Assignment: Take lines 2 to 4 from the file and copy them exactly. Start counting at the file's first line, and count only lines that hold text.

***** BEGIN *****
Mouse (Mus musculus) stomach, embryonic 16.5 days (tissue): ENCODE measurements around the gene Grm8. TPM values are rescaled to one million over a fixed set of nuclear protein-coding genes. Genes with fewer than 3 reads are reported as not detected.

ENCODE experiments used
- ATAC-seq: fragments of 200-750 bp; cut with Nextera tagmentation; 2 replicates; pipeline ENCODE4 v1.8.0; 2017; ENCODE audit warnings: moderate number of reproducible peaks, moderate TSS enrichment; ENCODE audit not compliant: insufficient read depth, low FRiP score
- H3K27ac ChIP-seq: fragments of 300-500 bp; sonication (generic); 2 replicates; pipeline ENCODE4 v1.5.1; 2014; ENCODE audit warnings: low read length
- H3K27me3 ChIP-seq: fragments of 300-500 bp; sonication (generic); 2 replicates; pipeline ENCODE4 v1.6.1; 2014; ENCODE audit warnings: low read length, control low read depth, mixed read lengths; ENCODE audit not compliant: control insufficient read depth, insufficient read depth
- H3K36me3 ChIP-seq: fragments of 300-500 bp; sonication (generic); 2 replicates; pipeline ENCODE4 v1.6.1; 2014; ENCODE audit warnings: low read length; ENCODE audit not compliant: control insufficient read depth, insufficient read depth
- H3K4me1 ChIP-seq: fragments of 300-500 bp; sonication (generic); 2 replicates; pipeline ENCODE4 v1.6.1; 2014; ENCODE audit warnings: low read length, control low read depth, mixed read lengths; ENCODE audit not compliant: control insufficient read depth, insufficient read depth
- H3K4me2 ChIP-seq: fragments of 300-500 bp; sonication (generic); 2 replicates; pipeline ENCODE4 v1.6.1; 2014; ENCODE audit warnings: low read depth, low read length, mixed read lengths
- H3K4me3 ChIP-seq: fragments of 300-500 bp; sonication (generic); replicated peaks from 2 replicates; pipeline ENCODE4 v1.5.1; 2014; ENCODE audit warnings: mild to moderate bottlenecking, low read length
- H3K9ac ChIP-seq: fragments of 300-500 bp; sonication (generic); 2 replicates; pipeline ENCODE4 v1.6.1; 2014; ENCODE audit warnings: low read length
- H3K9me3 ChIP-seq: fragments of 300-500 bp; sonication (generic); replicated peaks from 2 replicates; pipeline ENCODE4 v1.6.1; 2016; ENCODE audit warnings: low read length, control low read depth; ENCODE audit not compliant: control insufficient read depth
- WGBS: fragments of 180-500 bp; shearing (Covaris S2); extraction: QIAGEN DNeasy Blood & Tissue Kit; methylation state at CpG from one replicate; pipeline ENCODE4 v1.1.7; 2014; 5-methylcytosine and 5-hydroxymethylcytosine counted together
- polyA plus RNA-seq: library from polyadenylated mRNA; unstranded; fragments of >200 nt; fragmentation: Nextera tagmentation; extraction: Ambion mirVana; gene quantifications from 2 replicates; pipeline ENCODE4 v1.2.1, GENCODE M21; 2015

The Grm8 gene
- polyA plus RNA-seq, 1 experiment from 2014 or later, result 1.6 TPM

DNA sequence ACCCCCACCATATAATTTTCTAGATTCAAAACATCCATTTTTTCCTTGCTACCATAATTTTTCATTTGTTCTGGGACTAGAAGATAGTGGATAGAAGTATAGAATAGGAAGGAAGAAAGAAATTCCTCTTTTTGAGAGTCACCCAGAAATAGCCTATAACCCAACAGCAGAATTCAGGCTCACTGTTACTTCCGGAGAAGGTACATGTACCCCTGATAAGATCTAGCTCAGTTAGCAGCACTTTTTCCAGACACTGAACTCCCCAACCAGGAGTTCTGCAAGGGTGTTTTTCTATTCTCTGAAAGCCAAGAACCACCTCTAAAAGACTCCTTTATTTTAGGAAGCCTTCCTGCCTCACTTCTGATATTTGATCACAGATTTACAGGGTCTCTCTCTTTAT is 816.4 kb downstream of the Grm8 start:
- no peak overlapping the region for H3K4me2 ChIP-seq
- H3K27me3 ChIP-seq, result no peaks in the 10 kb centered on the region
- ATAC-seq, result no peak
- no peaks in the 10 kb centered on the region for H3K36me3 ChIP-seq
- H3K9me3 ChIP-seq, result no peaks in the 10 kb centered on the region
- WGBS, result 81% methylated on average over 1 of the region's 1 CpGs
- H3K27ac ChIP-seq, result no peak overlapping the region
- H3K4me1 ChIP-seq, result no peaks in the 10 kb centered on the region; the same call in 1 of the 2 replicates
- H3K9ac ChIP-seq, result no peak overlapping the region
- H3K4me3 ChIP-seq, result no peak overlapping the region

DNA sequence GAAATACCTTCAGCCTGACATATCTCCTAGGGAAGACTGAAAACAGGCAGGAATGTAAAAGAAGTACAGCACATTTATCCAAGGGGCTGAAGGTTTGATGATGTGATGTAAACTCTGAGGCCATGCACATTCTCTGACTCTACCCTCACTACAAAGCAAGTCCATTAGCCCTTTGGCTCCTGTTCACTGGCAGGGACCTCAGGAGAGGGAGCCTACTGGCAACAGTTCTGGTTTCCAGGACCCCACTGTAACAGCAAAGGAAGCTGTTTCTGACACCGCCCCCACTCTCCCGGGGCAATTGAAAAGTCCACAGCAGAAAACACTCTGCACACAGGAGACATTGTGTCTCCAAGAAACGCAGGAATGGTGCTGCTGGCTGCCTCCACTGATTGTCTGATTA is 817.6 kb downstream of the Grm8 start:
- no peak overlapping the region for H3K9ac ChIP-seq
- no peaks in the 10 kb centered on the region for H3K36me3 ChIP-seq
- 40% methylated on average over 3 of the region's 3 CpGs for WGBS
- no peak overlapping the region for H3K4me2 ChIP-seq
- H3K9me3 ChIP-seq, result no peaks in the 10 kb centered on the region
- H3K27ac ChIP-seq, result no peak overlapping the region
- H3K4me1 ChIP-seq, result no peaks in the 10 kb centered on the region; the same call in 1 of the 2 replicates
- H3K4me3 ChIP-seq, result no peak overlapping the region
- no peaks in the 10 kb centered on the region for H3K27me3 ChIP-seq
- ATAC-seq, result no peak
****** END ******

ENCODE experiments used
- ATAC-seq: fragments of 200-750 bp; cut with Nextera tagmentation; 2 replicates; pipeline ENCODE4 v1.8.0; 2017; ENCODE audit warnings: moderate number of reproducible peaks, moderate TSS enrichment; ENCODE audit not compliant: insufficient read depth, low FRiP score
- H3K27ac ChIP-seq: fragments of 300-500 bp; sonication (generic); 2 replicates; pipeline ENCODE4 v1.5.1; 2014; ENCODE audit warnings: low read length